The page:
E-commerce and delivery management firm Whistl turned away from a category management structure in procurement to a project-based approach.
Gareth Hughes, procurement and property director at Whistl, said category management was not right for the company because more flexibility was needed in the team.
Speaking to SM he said a procurement transformation began three years ago, following a management buy-out of the UK arm of Dutch mail delivery firm Post NL, involving a “major restructuring of the department from category-led procurement to a programme-led structure”.
He said: “The category manager model doesn't work for us as a business. Previously, we've been organised on a kind of category management basis. We had to almost spin that on its head and say, 'The business doesn't really need category management, it needs delivery where it matters’.”
Hughes said that the company knew it would need to do more around “acquisition due diligence, integrating businesses, network changes and expansion such as buying and switching out properties” and the department needed to have the capabilities to focus and deliver in different areas.
“It was a massive change and we had to almost turn off the category management and base it on a programme of prioritised projects that the business needed,” he said.
The projects managed by procurement were varied and might range from “finding new sites to expand into and securing those sites, new IT platforms, or changing the shape of the fleet, or integrating some of those businesses that Whistl acquired”.
The change from category-led to programme-led procurement meant reassessing the team and recruiting those with broader skills including “commercial skills, stakeholder management skills, and project management skills”.
Hughes said: “I couldn't have category managers who had expertise in their own category, but weren't able to turn their hands to multiple projects. From a resource point of view, we needed people who were more agile and flexible but had good, strong procurement and commercial skills.
“We found that there was a bit of a challenge in securing procurement people with a broad range of category experience or an experience of doing procurement in different ways.”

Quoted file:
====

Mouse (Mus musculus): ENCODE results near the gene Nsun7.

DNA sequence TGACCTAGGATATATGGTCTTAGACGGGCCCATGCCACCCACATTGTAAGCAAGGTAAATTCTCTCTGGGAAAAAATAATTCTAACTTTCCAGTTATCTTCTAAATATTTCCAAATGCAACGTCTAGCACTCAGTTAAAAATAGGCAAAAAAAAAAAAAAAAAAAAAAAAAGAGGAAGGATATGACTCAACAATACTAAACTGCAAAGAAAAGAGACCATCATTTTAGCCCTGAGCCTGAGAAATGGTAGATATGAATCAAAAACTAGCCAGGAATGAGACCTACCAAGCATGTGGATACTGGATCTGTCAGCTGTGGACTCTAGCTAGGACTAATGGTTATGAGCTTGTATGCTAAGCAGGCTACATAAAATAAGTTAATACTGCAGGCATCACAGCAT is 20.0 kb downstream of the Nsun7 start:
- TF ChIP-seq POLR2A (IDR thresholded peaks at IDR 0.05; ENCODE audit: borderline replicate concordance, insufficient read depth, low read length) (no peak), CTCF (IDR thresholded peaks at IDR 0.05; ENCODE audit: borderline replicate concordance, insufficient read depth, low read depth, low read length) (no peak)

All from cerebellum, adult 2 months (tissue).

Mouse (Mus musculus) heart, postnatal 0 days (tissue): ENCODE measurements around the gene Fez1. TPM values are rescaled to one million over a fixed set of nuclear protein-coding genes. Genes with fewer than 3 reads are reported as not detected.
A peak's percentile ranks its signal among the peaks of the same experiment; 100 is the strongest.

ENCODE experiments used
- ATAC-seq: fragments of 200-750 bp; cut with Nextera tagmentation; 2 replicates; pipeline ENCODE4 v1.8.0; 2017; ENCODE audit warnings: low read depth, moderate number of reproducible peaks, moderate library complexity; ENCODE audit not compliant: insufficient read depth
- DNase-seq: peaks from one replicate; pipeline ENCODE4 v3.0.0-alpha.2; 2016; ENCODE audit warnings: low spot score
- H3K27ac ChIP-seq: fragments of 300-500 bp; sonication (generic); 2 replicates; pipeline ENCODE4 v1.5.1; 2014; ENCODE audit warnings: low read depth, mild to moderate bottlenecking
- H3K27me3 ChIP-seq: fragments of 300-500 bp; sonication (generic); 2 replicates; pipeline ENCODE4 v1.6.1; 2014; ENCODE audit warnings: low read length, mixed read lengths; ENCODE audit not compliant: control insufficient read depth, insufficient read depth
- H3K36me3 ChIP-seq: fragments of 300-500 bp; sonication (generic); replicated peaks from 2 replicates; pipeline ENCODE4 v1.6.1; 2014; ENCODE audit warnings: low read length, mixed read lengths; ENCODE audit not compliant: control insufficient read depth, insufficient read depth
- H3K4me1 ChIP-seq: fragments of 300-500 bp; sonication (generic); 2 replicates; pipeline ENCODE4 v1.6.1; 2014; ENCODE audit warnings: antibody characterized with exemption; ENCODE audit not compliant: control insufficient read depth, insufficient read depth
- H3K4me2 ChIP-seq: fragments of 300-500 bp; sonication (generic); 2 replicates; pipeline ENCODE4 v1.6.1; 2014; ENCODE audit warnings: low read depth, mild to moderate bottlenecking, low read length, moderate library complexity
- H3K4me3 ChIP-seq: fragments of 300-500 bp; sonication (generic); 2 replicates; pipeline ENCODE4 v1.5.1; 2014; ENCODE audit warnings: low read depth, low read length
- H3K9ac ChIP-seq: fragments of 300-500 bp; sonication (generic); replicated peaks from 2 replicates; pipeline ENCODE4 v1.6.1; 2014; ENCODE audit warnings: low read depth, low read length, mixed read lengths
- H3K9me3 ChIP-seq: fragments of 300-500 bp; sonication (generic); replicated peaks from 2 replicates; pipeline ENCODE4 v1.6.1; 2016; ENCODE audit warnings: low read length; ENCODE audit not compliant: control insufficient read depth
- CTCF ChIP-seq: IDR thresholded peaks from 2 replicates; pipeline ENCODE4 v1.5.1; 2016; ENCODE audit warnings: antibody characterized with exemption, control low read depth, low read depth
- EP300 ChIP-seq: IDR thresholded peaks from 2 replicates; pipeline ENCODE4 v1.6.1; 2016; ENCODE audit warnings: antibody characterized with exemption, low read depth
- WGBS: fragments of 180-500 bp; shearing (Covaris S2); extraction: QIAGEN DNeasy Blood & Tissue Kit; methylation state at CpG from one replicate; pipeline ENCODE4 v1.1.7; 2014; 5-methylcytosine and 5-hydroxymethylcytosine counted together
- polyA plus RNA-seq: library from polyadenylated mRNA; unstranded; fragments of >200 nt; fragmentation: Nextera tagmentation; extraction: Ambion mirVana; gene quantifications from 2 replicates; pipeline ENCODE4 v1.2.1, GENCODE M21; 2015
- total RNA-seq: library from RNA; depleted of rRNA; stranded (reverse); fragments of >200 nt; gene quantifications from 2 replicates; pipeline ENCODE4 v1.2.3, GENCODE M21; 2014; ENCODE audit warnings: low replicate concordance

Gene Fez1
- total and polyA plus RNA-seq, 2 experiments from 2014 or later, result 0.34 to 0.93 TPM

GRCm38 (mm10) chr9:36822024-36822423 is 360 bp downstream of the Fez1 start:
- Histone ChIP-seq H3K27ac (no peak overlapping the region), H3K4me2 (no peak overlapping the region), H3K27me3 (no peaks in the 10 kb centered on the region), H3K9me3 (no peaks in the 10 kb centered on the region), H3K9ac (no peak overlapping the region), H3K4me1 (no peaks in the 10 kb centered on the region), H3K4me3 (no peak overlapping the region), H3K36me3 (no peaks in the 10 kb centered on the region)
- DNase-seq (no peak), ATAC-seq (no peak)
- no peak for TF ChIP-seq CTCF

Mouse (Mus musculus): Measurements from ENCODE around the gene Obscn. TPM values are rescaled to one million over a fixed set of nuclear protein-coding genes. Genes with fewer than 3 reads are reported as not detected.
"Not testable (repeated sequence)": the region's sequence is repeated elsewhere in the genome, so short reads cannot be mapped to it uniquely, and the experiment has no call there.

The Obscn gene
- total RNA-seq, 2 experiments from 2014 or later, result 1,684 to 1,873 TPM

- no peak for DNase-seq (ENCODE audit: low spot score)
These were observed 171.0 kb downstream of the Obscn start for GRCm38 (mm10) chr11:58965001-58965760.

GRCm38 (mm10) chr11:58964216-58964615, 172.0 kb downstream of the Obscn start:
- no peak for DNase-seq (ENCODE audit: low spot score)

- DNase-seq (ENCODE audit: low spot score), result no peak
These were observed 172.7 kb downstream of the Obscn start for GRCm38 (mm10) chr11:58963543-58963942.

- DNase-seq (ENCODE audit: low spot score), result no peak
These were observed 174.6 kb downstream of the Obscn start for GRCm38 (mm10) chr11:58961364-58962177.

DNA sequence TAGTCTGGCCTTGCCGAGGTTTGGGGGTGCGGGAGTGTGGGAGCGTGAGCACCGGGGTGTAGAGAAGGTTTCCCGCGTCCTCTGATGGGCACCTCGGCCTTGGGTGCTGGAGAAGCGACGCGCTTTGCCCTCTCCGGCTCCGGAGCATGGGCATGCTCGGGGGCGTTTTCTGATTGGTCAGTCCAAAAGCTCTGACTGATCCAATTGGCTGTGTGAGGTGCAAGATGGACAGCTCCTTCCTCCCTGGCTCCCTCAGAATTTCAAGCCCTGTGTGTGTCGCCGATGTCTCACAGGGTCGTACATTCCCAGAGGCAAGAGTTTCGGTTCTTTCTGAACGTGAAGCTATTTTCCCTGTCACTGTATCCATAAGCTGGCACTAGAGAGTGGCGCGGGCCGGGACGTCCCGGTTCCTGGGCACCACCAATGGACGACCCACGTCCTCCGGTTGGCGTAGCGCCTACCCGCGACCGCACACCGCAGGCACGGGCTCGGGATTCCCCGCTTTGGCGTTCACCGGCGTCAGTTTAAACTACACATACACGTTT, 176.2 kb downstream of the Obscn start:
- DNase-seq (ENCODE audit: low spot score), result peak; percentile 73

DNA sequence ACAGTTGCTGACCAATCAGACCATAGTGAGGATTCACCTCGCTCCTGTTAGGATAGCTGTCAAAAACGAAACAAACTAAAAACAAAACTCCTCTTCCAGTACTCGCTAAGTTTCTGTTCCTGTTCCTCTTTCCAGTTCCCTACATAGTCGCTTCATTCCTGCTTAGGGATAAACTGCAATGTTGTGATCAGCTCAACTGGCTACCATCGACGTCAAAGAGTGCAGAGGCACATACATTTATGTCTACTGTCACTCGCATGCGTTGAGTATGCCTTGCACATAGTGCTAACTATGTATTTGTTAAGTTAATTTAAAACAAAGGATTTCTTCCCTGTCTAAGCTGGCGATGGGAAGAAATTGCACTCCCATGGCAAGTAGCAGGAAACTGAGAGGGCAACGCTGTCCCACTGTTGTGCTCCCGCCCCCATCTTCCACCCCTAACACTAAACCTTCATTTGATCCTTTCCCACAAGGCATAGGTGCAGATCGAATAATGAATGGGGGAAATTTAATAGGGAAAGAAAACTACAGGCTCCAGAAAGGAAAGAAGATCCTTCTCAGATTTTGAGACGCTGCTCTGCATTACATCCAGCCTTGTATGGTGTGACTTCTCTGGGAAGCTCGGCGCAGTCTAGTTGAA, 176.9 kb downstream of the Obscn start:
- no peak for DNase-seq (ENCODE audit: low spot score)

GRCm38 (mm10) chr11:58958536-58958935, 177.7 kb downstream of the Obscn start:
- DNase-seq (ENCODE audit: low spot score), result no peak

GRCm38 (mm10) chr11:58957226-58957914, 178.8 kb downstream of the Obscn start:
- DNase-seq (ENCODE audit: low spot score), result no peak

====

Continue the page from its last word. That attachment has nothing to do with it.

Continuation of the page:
The new structure of the company has also resulted in many benefits to daily operations, decision-making and communication between procurement and other areas in the business, said Hughes.
He said: “We have a seat on the board, which makes a difference because we are now fully aligned and engaged with the other functions in the business and we have full sponsorship from the CEO.”
Whistl set up a new roadmap for procurement and supply management called ROI, which stands for “risk, opportunities and innovation – that's at the core of everything”.
Processes have been simplified and tailored towards project management, with extensive “100-page procurement manuals” replaced with one-page guides.
Supplier meetings have a structured agenda which includes risk points, opportunities, and innovation. A document-sharing platform is used so information on suppliers is visible across the department.
Hughes said: “We were finding that suppliers were bringing opportunities to the table but we weren't capitalising on them because people were too busy or they weren't sure how to do it.
“We want suppliers to come to the table with ideas, that doesn't have to be fancy technology, but it could be new product development, or it could be dealing with inefficiencies that they see and how we can work differently.”
The Whistl management team bought the UK branch of PostNL, a Dutch mail delivery firm, in 2015. The UK branch of PostNL, TNT Post, had been rebranded to Whistl in 2014.
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